Caring for a Temporary Crown
Although your crown is temporary, you’ll need to take special care of it to ensure your tooth doesn’t become exposed or infected. Here are some tips on how to do that.
Avoid Sticky Foods – Sticky and chewy foods can shift the crown or pull it off the tooth. Avoiding gum, caramel, or other sugary, sticky foods will help keep your crown safe.
Avoid Hard Foods – Hard foods can often break a crown, so avoiding these is key.
Use The Other Side of Your Mouth – The best way to ensure you don’t damage or move your crown is to chew with the opposite side of your mouth for the time being.
Floss Carefully – When flossing around the crown, be sure to avoid pulling the crown up off the tooth. Focus on flossing downward, or avoid flossing that area until you receive your permanent crown. If you have questions, give us a call and we’ll be happy to talk with you about the process.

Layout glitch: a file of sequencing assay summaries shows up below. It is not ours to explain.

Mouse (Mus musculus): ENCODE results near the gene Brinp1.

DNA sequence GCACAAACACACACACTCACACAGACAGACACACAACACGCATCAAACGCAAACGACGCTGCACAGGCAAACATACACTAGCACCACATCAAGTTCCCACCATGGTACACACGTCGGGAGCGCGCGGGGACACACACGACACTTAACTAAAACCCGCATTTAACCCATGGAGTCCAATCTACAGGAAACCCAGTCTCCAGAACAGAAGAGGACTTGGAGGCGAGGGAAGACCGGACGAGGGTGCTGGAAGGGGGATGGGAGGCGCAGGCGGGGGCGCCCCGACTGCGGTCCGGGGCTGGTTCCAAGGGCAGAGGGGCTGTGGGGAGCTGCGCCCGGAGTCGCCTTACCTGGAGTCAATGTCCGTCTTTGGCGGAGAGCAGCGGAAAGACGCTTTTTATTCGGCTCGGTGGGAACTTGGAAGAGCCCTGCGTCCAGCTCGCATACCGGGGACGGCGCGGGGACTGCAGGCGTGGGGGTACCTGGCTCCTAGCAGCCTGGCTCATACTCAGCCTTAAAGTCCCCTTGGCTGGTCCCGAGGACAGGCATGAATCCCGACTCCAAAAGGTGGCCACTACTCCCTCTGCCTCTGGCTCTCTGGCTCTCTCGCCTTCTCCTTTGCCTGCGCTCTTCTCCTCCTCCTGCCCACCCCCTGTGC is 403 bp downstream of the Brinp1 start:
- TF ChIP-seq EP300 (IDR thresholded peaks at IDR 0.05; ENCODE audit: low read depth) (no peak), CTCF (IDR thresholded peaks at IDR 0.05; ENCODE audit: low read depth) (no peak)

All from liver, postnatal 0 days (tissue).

Caring for a Permanent Crown
Although we call crowns “permanent,” they aren’t meant to be permanent. We simply call them that to separate them from your “temporary” crown. However, your crown can easily last upwards of ten years if it’s cared for properly.
Brush and Floss Every Day – You should be brushing your teeth twice a day and flossing once per day. This will maintain your crown’s appearance and durability, and keep it free from developing excess bacteria.
See Your Dentist At Least Twice Per Year – Your dentist will look for any potential problems each time you have your teeth cleaned. Be sure to see them regularly to avoid any serious issues with your crown.
Avoid Hard Foods – As much as possible, continue to use the other side of your mouth to eat hard foods. While your permanent crown is more durable than your temporary crown, it’s still possible for it to break.
Cost of a Dental Crown
Every procedure involving dental crowns is different. The cost of a dental crown, like with any dental procedure, depends upon many varying factors. Thus, the cost of a dental crown is not set in stone in any way and will vary depending upon the procedure.
Insurance usually covers a portion of dental crowns. The overall cost of the treatment will likely determine the amount your insurance will cover.